Palm trees are a relaxing reminder of the tropics and an elegant addition to any yard. They come in an array of shapes and sizes and can last for more than a century. Caring for palm trees is relatively easy when grown in warm climates with sufficient rainfall. Preventative measures are the most effective when protecting your palm from disease and infestation.
Choose the best location for your palm. Most palm trees need eight hours of direct sunlight each day and well-draining soil. If you are planting multiple palms, be sure each tree has a radius of 10 to 20 feet of space.
Mulch the tree's base. Evenly spread a 6-inch layer of mulch around the base of your palm tree stretching to the edge of the canopy. This keeps the soil temperature low, conserves moisture and prevents an onslaught of weeds.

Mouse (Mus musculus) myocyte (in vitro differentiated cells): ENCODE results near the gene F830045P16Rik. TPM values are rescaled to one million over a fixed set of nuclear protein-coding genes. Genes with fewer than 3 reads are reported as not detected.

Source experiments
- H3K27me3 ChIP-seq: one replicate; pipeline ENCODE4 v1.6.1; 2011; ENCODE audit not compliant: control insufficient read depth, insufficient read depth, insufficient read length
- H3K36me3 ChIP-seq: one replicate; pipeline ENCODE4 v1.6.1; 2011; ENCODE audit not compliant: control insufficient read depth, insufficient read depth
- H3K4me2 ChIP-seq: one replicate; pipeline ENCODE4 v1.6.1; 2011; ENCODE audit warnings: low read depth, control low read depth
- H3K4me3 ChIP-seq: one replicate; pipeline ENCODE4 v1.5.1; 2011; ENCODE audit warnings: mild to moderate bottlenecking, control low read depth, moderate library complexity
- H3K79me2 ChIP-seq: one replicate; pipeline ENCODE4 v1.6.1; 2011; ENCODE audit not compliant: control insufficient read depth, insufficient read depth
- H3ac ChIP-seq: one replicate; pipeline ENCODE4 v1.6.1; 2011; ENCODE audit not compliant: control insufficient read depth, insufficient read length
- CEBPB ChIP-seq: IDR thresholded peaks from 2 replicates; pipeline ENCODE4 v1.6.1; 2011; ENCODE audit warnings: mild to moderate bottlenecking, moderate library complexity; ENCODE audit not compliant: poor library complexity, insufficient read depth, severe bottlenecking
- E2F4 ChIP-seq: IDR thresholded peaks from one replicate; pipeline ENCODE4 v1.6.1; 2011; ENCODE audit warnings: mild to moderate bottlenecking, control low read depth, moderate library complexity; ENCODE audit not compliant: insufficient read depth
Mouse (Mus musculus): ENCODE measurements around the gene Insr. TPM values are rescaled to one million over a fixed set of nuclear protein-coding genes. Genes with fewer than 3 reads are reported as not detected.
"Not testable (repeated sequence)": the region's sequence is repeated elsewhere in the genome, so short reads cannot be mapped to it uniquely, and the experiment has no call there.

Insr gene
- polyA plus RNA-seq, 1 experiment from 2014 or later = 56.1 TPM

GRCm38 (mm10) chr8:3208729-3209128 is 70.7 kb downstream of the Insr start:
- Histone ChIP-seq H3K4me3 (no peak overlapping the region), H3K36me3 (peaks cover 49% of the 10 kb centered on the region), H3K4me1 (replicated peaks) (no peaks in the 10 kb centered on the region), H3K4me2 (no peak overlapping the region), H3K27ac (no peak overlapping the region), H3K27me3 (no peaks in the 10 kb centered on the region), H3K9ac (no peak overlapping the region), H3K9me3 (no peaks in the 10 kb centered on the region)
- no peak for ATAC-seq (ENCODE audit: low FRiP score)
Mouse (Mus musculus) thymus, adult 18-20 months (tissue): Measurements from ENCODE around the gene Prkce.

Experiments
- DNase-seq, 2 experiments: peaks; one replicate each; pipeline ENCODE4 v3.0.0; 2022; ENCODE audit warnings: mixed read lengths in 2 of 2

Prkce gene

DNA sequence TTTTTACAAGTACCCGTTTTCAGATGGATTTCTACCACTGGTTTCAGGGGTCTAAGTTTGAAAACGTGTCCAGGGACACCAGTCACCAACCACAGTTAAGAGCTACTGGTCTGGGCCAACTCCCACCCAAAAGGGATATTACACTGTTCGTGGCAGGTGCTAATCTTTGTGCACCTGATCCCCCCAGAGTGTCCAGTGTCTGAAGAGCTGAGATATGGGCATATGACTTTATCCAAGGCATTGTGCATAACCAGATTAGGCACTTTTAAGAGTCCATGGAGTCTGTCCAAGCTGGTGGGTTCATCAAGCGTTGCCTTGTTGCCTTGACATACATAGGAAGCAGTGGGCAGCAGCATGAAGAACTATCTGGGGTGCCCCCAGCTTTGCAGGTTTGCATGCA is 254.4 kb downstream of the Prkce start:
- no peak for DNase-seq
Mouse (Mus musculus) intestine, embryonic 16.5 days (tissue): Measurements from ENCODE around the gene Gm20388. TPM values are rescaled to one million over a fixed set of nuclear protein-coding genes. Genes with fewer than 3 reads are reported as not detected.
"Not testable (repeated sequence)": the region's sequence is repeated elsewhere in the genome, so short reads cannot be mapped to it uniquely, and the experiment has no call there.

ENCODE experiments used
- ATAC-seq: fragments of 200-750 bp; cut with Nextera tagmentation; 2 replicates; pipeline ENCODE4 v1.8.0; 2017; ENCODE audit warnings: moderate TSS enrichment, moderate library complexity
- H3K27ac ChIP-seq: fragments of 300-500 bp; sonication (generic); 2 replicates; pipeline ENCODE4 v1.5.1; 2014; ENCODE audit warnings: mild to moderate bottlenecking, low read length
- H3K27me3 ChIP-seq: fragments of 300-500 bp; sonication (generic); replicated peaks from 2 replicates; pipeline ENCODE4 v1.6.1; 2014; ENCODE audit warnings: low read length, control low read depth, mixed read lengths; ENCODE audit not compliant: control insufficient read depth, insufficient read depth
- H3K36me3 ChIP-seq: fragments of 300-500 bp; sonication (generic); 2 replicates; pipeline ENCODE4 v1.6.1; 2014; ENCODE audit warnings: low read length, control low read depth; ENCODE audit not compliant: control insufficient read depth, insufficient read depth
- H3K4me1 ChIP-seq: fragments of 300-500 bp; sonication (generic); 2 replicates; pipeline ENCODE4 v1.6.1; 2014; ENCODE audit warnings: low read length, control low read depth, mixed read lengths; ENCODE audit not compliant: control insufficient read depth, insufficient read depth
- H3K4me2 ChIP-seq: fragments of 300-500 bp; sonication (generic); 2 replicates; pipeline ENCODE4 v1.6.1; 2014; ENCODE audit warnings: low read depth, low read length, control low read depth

Regularly water your palm tree. Young and newly planted palms should be watered one to two times per week. Mature, established palms should be watered deeply during periods of inadequate rainfall. Use an open hose to fully soak the base of your palm tree one to two times per month.
Fertilize every three to four months. Add a slow-release fertilizer specially formulated for palm trees such as 12-4-12 or 13-13-13. Most palm fertilizers come in the form of pellets or spikes to be buried in the soil around the tree.
Prune gently. Some palms, such as the coconut palm, recycle nutrients from dead fronds back into the core of the tree and do not need pruning. Other palms, such as the Kentia and Sago palm, benefit from regular removal of dead leaves. Be sure not to tear the bark when pruning.
Keep humidity high. If growing an indoor or potted palm, mist your plant daily with water. Keep in a greenhouse for additional humidity and rapid growth.